EU, US seek to censure Iran at UN nuclear talks

EU, US seek to censure Iran at UN nuclear talks

Major European countries and the United States are expected to seek to censure Iran when the UN atomic watchdog meets this week amid stalled talks to revive the 2015 nuclear deal.

The Board of Governors of the International Atomic Energy Agency meet in Vienna Monday through Friday.

If the resolution urging Iran to cooperate fully with the IAEA is adopted, it will be the first motion censuring Iran since June 2020.

The talks to revive the accord started in April 2021 with the aim of bringing the United States back into the deal, lifting sanctions and getting Iran to scale back its stepped-up nuclear programme.

The 2015 landmark deal - promise of Tehran sanctions relief in exchange for curbs in its nuclear programme - started to fall apart in 2018 when President Donald Trump withdrew from it.

Talks to revive the agreement have stalled in the past few months.

The EU's top diplomat Josep Borrell, the coordinator of the talks, warned this weekend that the possibility of returning to the accord was shrinking, but we still can do it with an extra effort, he said.

In a report late last month, the IAEA said it still had questions that were not clarified regarding traces of enriched uranium previously found at three sites that had not been declared by Iran as having hosted nuclear activities.

The United States and the so-called E 3 group of France, Germany and the UK have warned that there is no excuse for Iran's failure to provide meaningful cooperation with the agency's investigation, according to Kelsey Davenport, an expert with the Arms Control Association.

She said that a resolution censuring Iran is necessary to send a message that there are consequences for stonewalling the agency and failing to meet safeguards obligations.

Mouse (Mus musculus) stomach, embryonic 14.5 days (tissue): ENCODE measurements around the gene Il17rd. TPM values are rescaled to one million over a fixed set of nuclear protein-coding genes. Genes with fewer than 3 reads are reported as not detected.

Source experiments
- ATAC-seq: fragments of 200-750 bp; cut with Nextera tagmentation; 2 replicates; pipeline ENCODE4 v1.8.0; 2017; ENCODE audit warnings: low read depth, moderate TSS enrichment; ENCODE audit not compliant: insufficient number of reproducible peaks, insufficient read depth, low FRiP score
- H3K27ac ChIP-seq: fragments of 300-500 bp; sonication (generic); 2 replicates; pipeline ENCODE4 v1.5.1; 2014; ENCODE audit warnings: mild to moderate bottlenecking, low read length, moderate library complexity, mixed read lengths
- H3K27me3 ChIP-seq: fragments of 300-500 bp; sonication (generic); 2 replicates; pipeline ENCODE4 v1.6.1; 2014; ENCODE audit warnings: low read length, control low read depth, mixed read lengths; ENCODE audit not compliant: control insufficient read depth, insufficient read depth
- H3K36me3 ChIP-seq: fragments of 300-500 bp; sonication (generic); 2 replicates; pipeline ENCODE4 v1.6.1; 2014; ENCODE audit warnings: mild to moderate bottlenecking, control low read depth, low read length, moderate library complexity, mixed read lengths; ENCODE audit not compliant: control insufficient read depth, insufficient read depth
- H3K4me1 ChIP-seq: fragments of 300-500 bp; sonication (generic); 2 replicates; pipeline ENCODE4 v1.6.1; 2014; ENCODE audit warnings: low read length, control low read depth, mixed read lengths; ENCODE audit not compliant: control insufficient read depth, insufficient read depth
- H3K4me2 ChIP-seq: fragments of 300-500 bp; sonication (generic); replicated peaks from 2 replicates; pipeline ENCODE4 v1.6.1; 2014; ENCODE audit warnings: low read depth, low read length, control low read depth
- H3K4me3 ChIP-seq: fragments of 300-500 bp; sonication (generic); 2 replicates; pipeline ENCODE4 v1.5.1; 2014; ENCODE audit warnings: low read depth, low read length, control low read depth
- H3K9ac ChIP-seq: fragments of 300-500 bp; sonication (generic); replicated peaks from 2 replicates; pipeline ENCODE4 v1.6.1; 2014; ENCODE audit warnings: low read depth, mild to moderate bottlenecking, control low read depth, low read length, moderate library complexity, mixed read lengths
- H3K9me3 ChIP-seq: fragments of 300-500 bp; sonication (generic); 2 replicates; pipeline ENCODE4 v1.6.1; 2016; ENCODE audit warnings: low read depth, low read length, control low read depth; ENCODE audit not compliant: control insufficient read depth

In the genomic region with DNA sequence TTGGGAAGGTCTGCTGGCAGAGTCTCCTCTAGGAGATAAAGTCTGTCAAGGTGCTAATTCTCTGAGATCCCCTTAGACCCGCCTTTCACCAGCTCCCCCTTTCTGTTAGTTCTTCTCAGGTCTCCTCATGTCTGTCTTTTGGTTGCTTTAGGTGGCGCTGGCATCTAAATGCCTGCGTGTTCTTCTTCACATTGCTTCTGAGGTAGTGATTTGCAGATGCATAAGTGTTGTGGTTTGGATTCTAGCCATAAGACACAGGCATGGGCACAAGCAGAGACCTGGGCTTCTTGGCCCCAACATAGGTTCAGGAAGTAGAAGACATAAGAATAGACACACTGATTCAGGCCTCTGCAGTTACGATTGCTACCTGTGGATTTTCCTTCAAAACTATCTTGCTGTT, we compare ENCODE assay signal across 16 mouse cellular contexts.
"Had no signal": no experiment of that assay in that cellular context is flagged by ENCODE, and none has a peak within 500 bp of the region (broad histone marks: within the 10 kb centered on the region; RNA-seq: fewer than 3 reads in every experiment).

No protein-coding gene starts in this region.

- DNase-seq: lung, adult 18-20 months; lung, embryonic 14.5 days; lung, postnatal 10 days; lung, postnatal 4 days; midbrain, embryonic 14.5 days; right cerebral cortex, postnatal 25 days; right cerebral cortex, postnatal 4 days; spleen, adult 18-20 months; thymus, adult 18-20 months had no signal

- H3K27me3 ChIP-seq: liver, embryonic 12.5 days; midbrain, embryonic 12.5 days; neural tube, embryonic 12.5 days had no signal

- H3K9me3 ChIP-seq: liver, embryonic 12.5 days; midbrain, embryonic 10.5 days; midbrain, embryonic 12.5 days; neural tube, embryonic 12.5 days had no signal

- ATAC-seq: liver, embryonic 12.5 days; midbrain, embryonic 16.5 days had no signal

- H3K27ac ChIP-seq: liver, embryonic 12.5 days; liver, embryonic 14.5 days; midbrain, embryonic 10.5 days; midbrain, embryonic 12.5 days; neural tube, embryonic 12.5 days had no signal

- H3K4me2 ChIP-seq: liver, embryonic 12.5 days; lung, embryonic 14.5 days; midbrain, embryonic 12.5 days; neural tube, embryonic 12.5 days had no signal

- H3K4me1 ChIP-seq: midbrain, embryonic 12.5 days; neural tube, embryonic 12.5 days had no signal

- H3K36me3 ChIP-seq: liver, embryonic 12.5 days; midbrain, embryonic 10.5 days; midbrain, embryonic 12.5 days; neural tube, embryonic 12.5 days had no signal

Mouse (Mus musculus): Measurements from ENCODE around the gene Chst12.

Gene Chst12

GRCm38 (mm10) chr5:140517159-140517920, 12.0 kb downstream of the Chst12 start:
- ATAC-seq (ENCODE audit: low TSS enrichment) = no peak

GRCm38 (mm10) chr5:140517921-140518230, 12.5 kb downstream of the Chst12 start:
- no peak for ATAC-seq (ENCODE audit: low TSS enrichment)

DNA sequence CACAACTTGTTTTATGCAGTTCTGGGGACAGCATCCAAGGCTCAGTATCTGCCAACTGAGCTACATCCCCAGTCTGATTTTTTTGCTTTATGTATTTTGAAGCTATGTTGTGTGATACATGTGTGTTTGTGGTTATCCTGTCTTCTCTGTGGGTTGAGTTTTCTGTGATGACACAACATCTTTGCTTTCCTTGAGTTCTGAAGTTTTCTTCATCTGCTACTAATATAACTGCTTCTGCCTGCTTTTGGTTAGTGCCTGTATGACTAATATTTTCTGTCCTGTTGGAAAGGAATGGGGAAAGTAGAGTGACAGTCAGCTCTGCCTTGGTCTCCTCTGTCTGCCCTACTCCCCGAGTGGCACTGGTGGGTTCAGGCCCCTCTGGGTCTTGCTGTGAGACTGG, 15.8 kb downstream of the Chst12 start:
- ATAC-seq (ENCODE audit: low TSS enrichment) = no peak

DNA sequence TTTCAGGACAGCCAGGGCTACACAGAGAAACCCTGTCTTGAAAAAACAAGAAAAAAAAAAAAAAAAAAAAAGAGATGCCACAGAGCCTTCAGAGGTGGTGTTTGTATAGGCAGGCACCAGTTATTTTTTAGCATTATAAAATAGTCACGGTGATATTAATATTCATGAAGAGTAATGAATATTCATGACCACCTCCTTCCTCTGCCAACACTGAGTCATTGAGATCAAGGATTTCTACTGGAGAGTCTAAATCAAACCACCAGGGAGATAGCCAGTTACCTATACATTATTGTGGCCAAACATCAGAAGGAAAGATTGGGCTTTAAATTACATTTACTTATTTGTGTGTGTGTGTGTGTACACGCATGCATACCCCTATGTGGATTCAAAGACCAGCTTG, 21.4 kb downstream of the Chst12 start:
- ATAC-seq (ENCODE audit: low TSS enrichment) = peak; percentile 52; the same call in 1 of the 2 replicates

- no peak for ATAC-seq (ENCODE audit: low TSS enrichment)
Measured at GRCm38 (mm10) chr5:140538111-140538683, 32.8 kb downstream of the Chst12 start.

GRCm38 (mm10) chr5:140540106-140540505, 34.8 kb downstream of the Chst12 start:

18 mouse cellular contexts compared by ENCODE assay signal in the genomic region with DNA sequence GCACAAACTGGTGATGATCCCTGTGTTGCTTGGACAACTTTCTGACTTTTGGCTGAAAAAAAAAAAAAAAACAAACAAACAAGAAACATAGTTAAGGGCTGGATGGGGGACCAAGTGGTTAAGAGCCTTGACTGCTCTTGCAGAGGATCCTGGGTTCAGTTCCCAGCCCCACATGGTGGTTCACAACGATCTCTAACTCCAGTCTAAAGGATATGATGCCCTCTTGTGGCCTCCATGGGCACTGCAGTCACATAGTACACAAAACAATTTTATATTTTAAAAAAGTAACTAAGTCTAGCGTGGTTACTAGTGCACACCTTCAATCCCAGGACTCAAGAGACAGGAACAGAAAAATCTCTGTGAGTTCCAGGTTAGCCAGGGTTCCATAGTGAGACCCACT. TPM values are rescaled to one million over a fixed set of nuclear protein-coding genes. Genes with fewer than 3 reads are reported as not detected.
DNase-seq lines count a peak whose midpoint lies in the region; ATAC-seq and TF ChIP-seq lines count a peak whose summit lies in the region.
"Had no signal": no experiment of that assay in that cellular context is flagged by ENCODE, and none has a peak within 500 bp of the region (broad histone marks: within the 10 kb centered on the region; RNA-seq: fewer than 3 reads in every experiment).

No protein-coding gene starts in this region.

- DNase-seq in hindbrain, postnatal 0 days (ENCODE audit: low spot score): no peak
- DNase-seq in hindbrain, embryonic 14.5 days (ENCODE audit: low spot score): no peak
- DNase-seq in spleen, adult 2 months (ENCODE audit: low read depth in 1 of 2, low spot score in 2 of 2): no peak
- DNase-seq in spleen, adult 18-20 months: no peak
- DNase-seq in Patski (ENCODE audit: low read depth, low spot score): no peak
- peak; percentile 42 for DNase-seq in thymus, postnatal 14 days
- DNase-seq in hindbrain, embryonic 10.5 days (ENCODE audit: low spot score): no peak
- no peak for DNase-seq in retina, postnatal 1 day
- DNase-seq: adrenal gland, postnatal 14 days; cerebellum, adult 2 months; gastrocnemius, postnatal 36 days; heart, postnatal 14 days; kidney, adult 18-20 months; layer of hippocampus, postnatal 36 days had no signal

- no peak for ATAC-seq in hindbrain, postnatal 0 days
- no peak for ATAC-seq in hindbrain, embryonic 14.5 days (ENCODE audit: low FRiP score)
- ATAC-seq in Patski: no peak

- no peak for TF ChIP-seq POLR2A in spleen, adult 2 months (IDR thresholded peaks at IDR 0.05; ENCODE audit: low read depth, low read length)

China and Russia, which are also parties to the Iran nuclear deal - together with Britain, France and Germany - have warned that any resolution could disrupt the negotiations process.

Mikhail Ulyanov, Russia's ambassador to the UN in Vienna, said in a tweet that the EU should take extra diplomatic efforts, even if the climate is tense, negotiations are unlikely to fall apart, according to Clement Therme, associate researcher at the Rasanah International Institute for Iranian Studies.

The Europeans are not ready to launch a new crisis with Iran, because they are already dealing with a crisis with Russia, which invaded its neighbour in February, he said.

The expert suggested that the resolution would be worded in a way that does not close the door to further negotiations. Iran's military needs to remove the Islamic Revolutionary Guard Corps from the US military's official list of terror groups.

The administration of US President Joe Biden has refused to do so ahead of the tough November midterm elections.

The political cost that Biden will pay for lifting sanctions on the IRGC is high, but it pales in comparison to the threat of a nuclear-armed Iran, Davenport said.

According to the latest IAEA report, the Islamic republic now has 43.1 kilograms 95 pounds of 60 percent uranium, and Biden's administration should double down on other creative proposals to get negotiations back on track.

Davenport warned last week that if enriched to 90 percent, this could be used to make a bomb in under 10 days.

Weaponising would take one to two years, but it would be more difficult to detect and disrupt once Iran moved the weapons-grade uranium from its declared enrichment facilities, Davenport said.

Iran has always denied wanting to develop a nuclear weapon.